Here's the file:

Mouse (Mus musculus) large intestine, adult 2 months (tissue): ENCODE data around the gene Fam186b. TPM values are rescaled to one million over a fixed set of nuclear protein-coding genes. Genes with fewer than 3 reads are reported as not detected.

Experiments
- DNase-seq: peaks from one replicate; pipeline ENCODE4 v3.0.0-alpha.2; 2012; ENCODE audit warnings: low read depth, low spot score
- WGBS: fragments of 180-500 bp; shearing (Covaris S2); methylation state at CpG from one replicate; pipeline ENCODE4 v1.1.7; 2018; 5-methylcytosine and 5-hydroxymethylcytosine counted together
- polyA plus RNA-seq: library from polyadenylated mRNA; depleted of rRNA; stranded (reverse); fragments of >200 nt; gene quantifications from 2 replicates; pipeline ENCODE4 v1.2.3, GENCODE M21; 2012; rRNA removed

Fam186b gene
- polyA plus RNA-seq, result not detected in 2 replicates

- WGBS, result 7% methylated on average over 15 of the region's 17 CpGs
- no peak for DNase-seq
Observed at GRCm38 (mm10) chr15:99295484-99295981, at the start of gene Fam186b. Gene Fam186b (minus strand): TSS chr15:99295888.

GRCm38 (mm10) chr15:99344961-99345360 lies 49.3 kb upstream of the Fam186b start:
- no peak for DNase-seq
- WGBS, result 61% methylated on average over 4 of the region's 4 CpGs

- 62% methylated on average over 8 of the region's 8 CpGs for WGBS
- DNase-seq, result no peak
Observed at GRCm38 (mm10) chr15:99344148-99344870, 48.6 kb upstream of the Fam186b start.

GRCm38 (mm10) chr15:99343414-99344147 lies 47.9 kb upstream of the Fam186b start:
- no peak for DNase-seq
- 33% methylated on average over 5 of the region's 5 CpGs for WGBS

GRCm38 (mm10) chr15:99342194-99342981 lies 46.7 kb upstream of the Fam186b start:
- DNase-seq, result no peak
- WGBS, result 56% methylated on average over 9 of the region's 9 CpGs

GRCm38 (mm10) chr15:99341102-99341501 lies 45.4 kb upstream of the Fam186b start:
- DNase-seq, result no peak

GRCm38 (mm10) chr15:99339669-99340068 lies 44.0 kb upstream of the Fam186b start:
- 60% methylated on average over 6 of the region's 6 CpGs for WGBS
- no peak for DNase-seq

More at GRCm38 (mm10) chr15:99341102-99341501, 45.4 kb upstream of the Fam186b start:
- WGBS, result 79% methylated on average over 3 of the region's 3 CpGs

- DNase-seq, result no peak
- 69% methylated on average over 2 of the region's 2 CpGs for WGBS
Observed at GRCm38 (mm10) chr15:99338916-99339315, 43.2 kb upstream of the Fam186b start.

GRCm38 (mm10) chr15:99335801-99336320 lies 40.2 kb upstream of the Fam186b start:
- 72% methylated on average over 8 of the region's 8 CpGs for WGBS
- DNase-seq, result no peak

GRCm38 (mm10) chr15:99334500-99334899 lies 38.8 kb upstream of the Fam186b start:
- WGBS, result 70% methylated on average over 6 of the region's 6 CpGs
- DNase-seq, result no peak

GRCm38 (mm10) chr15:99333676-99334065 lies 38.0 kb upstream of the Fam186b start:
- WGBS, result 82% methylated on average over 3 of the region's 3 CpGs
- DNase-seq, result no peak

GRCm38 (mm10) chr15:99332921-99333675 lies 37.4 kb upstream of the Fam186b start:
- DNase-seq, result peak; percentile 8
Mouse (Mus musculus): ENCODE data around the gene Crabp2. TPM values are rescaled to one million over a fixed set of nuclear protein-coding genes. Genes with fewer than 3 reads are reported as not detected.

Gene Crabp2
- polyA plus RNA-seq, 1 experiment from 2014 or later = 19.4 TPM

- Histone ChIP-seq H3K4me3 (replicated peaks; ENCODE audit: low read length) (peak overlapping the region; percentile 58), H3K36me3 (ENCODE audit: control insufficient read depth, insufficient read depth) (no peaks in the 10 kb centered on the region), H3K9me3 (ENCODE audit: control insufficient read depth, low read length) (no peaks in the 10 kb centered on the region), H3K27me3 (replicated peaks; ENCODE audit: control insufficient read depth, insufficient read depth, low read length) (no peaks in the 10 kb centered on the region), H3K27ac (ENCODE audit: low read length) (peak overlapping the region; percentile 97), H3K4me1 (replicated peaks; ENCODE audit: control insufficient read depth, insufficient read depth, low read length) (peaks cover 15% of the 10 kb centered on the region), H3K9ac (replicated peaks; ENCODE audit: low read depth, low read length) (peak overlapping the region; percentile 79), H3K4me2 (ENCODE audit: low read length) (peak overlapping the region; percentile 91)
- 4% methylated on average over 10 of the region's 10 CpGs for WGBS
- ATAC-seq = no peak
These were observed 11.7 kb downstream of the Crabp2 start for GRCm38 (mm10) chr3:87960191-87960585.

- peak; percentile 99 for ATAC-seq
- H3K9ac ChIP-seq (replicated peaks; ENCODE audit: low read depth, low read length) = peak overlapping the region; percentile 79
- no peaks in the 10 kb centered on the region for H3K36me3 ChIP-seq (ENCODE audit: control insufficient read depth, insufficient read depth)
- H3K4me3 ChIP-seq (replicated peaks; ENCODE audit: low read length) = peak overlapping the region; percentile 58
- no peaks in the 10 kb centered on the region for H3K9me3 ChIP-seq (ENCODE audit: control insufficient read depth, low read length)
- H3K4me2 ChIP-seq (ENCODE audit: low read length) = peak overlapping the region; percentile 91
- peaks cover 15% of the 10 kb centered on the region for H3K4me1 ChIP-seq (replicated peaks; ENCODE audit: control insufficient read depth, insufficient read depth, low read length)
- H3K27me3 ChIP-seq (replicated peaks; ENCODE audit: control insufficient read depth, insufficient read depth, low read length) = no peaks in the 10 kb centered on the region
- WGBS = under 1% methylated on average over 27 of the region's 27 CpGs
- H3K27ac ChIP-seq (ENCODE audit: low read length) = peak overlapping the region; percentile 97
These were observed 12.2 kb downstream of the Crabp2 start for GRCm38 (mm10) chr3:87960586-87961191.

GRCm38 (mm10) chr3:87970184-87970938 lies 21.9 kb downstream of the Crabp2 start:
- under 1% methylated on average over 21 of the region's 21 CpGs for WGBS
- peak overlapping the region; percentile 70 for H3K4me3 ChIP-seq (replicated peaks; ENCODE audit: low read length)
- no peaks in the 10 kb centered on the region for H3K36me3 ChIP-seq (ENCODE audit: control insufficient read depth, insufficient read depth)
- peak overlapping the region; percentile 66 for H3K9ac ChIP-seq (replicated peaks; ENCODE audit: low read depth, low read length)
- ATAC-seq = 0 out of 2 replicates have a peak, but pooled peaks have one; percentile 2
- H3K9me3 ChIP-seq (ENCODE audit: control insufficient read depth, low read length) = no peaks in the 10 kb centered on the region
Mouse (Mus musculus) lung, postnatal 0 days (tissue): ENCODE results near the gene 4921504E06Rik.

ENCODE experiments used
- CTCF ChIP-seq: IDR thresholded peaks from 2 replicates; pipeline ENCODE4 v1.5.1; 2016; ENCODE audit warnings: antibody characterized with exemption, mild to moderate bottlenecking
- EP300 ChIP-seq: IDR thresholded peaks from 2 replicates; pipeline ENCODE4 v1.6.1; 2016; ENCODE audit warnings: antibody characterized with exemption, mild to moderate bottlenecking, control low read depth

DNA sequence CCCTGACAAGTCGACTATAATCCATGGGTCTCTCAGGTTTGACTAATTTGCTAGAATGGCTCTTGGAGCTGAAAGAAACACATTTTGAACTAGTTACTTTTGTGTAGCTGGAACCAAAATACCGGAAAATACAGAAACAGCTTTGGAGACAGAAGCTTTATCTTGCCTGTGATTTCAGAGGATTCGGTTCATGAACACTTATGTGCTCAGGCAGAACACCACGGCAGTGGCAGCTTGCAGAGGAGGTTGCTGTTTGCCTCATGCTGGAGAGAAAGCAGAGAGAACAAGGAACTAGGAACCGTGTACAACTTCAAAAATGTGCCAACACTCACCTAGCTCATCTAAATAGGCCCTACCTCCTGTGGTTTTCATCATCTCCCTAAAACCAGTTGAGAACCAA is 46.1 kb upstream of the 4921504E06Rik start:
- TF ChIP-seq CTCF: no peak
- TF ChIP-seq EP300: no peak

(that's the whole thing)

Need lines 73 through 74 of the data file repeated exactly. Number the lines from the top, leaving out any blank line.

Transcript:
DNA sequence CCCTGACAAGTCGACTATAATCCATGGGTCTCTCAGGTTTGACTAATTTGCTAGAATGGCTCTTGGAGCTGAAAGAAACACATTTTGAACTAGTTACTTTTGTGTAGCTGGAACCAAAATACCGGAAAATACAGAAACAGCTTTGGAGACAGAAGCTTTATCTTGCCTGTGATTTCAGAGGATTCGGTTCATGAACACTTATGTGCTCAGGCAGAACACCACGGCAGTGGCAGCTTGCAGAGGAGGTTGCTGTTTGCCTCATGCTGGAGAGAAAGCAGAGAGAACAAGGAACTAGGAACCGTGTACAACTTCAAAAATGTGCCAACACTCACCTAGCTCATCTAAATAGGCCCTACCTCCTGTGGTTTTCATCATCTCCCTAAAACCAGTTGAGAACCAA is 46.1 kb upstream of the 4921504E06Rik start:
- TF ChIP-seq CTCF: no peak